The S&P 500 index and the Dow walked back from record closing highs, pulled lower by cyclicals and small caps.
The S&P 500 index closed lower on Wednesday as mounting United States layoffs in the wake of new mandated lockdowns to contain surging COVID-19 infections dampened investors appetite for risk. The index and the Dow Jones Industrial Average retreated from record closing highs, pulled lower by cyclicals and small caps that drove the rally earlier in the week. Pandemic-resilient tech and tech-adjacent market leaders helped keep the Nasdaq afloat. Its a growth day, flipping back the other way away from value, said Tim Ghriskey, chief investment strategist at Inverness Counsel in New York. Its this ongoing struggle between the virus and the vaccine. Theres a reality setting in that while the vaccine will start being distributed fairly quickly, the virus isnt going away quickly and therefore the timeline for economic improvement is getting pushed out. A wide range of data released in advance of Thursdays Thanksgiving holiday was dominated by a second consecutive week of unexpected jobless claims increases, suggesting that new restrictions to combat spiking coronavirus cases could hobble the struggling labour markets recovery. The economic data is not good, and we know it wont be good for some time given this new wave of the virus, Ghriskey added. The market appeared to be replaying the previous two weeks, which began with rallies driven by promising vaccine news but pivoted back to stay-at-home plays on near-term pandemic realities and the lack of new fiscal stimulus measures. Still, the vaccine developments and removal of uncertainties surrounding the US presidential election have driven Wall Street indexes to record closing highs, and put the S&P 500 on course for its best November ever. Market participants believe US stocks have more room to climb. A recent Reuters news agency poll showed analysts believe the S&P 500 will gain 9 percent between now and the end of 2021. The index has surged about 66 percent since the coronavirus-led crash in March and is up about 12 percent so far this year. The Dow Jones Industrial Average fell 173.77 points, or 0.58 percent, to 29,872.47; the S&P 500 lost 5.76 points, or 0.16 percent, to 3,629.65; and the Nasdaq Composite Index added 57.08 points, or 0.47 percent, at 12,094.40. Of the 11 major sectors of the S&P 500, seven ended the session in the red, with energy suffering the largest percentage loss. The economically sensitive banking sector lost ground, with the S&P 500 Banks index shedding 0.7 percent. Tesla Inc, which surpassed $500bn in market capitalization on Tuesday, extended its gain by 3.4 percent even after the electric-car maker recalled about 9,500 vehicles. The company also plans to start manufacturing electric vehicle chargers in China starting next year, according to documents it submitted to Shanghai authorities. Declining issues outnumbered advancers on the New York Stock Exchange by a 1.24-to-1 ratio; on Nasdaq, a 1.01-to-1 ratio favoured decliners. The S&P 500 posted 15 new 52-week highs and no new lows; the Nasdaq recorded 120 new highs and eight new lows. Volume on US exchanges was 10.76 billion shares, compared with the 11.17 billion average over the last 20 trading days.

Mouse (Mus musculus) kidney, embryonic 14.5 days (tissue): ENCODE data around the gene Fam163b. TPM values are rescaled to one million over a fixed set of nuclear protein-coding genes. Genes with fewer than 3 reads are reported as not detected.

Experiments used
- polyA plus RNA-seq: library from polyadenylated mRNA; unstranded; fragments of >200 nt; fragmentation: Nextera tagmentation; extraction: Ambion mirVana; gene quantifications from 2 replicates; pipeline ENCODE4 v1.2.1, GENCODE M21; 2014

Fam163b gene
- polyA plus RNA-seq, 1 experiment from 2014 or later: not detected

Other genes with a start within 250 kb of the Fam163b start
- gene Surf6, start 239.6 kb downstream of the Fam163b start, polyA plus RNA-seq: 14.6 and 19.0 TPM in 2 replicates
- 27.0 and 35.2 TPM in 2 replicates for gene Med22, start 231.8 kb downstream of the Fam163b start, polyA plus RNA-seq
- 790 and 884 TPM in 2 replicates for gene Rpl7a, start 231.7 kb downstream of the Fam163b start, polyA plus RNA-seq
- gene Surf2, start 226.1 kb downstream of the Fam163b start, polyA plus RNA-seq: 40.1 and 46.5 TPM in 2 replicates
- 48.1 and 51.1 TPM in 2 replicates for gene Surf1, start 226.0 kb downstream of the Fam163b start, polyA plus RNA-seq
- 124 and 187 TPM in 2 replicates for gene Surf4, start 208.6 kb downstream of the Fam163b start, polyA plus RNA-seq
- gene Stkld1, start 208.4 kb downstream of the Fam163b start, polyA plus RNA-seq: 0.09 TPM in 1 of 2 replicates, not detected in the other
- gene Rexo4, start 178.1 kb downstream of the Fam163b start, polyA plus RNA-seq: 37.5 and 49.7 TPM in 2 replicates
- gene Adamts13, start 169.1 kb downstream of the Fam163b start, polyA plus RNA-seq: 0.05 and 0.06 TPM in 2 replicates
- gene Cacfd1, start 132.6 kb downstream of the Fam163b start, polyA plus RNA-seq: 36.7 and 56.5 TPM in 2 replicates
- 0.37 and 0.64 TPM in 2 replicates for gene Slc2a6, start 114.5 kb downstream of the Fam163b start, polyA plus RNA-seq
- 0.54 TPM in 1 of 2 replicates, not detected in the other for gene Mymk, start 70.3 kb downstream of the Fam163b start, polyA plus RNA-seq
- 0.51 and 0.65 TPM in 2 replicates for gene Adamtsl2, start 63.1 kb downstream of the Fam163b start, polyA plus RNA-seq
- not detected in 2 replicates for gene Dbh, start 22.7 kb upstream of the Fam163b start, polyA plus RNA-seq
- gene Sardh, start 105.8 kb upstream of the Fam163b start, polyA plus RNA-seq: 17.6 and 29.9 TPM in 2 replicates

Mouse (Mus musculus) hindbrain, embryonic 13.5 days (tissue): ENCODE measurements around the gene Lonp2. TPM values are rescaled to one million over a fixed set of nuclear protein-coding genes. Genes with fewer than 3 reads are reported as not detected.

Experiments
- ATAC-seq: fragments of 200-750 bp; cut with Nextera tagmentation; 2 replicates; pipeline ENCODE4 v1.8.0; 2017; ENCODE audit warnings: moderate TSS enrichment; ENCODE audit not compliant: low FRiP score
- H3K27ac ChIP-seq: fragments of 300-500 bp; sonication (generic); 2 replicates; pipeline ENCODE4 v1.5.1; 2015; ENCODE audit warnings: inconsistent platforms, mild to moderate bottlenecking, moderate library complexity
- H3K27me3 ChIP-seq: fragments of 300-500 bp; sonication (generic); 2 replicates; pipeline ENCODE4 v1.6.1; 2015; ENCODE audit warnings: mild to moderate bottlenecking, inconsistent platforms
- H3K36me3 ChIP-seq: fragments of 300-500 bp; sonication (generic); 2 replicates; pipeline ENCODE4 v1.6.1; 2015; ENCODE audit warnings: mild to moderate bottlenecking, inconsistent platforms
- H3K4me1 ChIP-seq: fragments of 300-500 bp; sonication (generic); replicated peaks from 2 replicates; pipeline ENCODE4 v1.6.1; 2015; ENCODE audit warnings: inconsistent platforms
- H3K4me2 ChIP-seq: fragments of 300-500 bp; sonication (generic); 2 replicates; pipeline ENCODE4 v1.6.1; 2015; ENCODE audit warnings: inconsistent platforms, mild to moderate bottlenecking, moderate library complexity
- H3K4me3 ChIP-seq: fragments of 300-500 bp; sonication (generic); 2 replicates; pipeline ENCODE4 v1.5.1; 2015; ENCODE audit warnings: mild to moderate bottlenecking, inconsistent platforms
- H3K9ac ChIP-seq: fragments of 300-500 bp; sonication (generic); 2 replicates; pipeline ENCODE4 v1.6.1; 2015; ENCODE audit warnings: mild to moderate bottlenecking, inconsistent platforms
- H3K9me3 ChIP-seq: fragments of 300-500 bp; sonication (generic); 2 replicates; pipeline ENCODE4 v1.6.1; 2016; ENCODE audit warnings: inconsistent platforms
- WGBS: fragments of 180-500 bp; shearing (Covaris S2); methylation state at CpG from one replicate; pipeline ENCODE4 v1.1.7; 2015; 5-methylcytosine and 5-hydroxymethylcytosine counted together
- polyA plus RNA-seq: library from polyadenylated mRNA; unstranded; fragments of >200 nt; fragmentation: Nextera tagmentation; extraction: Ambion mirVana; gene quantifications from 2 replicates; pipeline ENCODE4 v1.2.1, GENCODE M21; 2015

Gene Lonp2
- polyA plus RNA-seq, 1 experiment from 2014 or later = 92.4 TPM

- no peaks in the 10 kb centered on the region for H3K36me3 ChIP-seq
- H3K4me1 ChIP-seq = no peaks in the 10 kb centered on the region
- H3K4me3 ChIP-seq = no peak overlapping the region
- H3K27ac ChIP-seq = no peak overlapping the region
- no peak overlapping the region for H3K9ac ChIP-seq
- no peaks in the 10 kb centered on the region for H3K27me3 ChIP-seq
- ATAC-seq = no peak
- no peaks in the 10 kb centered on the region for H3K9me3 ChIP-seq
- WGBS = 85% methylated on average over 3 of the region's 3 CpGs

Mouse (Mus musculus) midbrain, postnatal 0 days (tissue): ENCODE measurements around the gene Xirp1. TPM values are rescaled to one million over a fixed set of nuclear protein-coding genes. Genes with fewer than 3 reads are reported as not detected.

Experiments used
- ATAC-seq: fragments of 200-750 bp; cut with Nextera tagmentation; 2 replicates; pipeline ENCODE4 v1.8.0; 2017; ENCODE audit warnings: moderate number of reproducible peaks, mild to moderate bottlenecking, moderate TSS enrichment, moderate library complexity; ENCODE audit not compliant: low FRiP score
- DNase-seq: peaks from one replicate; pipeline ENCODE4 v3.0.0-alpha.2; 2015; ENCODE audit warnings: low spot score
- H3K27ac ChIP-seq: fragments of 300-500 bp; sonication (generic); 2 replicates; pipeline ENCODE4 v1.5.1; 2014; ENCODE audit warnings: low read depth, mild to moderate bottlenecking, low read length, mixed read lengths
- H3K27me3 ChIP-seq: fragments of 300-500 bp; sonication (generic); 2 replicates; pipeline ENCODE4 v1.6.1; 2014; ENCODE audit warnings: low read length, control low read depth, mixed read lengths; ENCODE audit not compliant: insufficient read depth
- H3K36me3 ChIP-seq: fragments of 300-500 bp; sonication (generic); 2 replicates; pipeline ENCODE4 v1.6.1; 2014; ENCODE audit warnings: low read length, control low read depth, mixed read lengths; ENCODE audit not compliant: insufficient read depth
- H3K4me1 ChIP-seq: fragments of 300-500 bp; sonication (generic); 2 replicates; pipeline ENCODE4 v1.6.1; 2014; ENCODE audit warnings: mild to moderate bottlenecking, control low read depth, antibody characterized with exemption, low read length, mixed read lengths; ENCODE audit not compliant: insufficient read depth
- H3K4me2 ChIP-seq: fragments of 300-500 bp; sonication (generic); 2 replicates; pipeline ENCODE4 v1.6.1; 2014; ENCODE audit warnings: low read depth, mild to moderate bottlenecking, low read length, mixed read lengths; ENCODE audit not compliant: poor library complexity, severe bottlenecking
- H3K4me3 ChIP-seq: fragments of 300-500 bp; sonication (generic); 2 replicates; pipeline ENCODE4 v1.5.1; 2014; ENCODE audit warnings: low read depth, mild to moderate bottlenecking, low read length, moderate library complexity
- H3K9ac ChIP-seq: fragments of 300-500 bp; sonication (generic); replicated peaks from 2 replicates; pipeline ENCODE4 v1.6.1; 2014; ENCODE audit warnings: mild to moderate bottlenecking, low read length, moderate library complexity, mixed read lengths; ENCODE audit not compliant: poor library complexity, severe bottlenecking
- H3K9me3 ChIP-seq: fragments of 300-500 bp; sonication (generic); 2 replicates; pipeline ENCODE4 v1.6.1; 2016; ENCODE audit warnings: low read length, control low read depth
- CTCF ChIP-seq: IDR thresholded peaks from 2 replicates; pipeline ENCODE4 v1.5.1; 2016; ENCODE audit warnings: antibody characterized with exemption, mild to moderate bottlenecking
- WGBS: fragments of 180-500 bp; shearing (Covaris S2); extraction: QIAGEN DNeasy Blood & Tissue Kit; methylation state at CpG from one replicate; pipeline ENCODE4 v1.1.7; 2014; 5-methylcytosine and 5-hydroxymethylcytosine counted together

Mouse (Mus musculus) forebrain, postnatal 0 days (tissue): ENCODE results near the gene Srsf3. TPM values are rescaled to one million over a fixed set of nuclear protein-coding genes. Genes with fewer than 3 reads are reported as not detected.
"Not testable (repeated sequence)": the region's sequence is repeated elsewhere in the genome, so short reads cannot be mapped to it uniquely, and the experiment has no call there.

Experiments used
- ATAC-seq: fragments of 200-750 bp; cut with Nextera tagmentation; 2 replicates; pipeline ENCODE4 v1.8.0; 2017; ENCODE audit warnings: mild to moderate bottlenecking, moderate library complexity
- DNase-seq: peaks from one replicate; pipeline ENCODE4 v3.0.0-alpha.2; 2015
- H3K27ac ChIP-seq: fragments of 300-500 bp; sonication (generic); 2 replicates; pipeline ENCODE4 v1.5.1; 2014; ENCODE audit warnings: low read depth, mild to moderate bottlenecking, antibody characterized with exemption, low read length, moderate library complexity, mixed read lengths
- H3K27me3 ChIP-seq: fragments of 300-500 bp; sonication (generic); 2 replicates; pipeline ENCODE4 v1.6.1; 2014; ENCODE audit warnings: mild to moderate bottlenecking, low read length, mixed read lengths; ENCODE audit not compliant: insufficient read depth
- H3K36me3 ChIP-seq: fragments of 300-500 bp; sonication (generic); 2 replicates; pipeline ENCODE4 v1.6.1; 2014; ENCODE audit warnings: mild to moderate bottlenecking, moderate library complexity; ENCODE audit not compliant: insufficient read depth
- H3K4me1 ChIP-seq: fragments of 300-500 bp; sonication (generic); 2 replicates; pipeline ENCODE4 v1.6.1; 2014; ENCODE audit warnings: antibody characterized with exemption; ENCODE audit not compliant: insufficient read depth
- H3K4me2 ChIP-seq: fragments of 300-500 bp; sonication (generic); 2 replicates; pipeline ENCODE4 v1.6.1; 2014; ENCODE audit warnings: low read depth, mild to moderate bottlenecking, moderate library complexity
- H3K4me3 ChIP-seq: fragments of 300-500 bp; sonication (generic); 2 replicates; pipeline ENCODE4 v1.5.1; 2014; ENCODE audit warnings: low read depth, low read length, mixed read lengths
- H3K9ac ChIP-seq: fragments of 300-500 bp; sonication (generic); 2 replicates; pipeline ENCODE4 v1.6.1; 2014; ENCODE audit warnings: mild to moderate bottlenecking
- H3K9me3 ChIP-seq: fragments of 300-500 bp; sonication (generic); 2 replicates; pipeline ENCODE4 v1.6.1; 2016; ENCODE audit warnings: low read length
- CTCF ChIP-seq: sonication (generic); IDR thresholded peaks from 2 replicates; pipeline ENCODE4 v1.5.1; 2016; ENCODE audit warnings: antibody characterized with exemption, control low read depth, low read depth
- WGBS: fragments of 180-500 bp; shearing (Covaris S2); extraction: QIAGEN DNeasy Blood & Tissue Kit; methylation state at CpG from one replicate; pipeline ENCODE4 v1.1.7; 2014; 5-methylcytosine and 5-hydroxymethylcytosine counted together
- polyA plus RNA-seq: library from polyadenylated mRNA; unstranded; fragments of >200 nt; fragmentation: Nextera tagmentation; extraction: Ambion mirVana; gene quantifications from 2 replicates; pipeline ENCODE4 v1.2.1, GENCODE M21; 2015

Hong Kong, Singapore travel bubble delayed by COVID-19 surge - Al Jazeera English
Air travel bubble postponed for at least two weeks after Hong Kong reports 43 new coronavirus cases on Saturday.